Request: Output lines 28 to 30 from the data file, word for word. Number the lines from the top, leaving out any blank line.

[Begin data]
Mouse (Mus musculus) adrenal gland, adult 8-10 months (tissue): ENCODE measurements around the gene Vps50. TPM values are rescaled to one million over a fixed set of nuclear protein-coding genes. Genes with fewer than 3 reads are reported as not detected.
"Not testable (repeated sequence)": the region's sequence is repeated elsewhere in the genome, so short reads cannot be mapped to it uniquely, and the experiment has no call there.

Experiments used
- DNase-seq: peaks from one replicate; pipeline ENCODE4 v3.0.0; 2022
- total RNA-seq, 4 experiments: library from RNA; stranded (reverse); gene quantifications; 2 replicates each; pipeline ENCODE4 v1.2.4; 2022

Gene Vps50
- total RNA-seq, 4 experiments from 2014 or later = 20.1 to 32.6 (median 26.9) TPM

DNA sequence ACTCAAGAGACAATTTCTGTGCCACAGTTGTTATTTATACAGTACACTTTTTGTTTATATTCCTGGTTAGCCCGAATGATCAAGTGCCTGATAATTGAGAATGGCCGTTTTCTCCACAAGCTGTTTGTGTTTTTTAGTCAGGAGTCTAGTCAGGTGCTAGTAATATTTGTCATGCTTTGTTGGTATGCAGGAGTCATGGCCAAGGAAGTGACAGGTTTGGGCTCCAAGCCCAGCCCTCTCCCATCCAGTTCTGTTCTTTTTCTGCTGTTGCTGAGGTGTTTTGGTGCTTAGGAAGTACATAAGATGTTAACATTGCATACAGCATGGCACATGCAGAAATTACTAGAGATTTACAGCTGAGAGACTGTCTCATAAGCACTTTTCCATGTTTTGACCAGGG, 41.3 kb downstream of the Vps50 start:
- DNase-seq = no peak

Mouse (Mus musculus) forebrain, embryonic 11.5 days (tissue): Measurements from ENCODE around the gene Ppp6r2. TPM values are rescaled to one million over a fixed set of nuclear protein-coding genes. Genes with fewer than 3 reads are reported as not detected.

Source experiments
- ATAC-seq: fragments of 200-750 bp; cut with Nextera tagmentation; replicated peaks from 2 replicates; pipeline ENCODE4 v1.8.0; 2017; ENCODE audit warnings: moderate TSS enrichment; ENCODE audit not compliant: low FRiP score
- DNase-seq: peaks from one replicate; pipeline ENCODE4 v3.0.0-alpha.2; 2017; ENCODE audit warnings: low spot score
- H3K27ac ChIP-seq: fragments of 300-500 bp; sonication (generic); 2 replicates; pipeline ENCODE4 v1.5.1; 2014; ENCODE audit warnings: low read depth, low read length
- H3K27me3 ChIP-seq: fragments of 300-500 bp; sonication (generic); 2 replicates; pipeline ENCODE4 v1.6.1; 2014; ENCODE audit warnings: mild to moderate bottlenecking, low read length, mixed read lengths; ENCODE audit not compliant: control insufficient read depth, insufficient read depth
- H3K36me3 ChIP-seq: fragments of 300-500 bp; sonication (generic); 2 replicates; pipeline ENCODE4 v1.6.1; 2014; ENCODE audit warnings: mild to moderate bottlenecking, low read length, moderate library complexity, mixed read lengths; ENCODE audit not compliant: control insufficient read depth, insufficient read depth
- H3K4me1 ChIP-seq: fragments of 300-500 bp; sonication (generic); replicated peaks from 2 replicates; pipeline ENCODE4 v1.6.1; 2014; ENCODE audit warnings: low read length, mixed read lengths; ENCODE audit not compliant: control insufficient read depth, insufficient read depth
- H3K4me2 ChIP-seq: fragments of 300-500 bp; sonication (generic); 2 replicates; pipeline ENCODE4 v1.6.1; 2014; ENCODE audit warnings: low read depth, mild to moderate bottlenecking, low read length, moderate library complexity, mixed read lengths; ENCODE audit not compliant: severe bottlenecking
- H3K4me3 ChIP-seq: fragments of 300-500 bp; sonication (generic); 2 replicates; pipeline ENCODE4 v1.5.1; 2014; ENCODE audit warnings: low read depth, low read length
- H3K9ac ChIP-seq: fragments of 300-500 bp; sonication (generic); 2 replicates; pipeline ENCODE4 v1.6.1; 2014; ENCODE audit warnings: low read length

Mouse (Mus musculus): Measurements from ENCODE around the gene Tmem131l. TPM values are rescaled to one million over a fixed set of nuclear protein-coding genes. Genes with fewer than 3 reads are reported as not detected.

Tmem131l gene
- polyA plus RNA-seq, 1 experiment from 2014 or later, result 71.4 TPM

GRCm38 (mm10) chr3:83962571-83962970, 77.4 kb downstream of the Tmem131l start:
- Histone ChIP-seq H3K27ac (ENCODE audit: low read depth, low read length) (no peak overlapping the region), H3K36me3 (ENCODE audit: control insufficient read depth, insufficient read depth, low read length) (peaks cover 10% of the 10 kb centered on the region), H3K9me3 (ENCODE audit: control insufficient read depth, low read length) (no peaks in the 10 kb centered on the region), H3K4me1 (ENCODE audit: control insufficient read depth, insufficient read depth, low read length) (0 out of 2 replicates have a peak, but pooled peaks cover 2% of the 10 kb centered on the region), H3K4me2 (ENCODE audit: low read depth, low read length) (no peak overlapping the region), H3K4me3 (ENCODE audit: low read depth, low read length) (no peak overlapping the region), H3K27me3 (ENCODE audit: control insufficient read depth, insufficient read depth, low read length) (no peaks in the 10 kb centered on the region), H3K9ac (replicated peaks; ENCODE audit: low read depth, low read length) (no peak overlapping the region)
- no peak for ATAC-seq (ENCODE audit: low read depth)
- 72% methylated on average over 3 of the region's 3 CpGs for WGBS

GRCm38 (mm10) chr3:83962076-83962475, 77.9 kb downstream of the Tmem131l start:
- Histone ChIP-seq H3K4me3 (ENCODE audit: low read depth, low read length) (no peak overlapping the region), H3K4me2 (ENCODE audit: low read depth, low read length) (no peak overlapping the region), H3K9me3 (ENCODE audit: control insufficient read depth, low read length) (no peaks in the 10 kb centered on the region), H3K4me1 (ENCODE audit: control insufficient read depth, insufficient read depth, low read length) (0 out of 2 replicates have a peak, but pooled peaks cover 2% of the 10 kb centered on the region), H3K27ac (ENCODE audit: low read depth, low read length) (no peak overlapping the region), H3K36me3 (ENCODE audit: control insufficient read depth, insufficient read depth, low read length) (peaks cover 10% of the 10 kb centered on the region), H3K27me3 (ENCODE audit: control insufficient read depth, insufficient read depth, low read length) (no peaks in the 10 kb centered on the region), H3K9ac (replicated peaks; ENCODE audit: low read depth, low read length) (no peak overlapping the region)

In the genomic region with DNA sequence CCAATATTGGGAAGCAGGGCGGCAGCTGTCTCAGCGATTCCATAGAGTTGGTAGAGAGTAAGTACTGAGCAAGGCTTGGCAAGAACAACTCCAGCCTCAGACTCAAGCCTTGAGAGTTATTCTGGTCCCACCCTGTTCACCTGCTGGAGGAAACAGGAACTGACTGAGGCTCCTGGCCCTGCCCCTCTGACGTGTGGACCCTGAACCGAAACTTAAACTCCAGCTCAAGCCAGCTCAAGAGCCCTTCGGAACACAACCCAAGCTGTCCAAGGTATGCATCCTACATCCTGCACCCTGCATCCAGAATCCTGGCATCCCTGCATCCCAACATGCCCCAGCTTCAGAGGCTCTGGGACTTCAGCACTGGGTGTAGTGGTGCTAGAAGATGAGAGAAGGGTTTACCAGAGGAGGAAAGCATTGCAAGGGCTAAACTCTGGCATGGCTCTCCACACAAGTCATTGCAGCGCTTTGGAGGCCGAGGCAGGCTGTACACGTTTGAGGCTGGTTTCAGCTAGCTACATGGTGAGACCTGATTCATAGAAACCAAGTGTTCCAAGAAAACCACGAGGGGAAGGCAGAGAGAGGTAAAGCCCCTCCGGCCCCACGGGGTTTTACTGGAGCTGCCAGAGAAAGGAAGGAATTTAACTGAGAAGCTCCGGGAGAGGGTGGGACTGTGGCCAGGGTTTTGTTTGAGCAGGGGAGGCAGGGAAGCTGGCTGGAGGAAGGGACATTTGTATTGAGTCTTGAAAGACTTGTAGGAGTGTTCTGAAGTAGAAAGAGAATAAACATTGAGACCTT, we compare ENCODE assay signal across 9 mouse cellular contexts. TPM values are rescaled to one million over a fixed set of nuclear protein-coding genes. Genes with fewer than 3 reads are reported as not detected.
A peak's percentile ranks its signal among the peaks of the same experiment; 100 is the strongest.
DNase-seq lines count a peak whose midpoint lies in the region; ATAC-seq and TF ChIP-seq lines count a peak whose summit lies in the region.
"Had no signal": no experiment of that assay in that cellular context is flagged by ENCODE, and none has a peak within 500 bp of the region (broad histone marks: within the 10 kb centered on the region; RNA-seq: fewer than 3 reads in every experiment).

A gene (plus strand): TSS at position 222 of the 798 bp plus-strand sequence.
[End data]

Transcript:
GRCm38 (mm10) chr3:83962076-83962475, 77.9 kb downstream of the Tmem131l start:
- Histone ChIP-seq H3K4me3 (ENCODE audit: low read depth, low read length) (no peak overlapping the region), H3K4me2 (ENCODE audit: low read depth, low read length) (no peak overlapping the region), H3K9me3 (ENCODE audit: control insufficient read depth, low read length) (no peaks in the 10 kb centered on the region), H3K4me1 (ENCODE audit: control insufficient read depth, insufficient read depth, low read length) (0 out of 2 replicates have a peak, but pooled peaks cover 2% of the 10 kb centered on the region), H3K27ac (ENCODE audit: low read depth, low read length) (no peak overlapping the region), H3K36me3 (ENCODE audit: control insufficient read depth, insufficient read depth, low read length) (peaks cover 10% of the 10 kb centered on the region), H3K27me3 (ENCODE audit: control insufficient read depth, insufficient read depth, low read length) (no peaks in the 10 kb centered on the region), H3K9ac (replicated peaks; ENCODE audit: low read depth, low read length) (no peak overlapping the region)

In the genomic region with DNA sequence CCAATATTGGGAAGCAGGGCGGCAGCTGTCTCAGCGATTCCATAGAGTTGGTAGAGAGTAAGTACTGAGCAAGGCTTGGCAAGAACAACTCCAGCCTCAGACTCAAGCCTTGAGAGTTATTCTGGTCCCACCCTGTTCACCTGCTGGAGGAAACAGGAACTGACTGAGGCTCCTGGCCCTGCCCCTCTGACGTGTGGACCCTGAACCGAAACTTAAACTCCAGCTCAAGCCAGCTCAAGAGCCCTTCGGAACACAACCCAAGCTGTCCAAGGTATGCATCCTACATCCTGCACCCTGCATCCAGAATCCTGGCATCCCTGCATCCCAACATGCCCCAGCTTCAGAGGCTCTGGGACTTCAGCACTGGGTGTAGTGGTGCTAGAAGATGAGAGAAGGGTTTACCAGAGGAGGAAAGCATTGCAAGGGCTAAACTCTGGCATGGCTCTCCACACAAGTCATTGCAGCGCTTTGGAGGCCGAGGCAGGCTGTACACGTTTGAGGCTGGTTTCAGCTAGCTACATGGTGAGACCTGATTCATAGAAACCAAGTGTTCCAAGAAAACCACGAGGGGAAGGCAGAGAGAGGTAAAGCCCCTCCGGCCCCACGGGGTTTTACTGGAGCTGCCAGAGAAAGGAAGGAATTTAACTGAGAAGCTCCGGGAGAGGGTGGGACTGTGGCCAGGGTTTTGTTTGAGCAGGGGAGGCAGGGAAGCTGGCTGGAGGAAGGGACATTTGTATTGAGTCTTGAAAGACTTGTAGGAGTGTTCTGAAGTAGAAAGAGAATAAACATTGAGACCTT, we compare ENCODE assay signal across 9 mouse cellular contexts. TPM values are rescaled to one million over a fixed set of nuclear protein-coding genes. Genes with fewer than 3 reads are reported as not detected.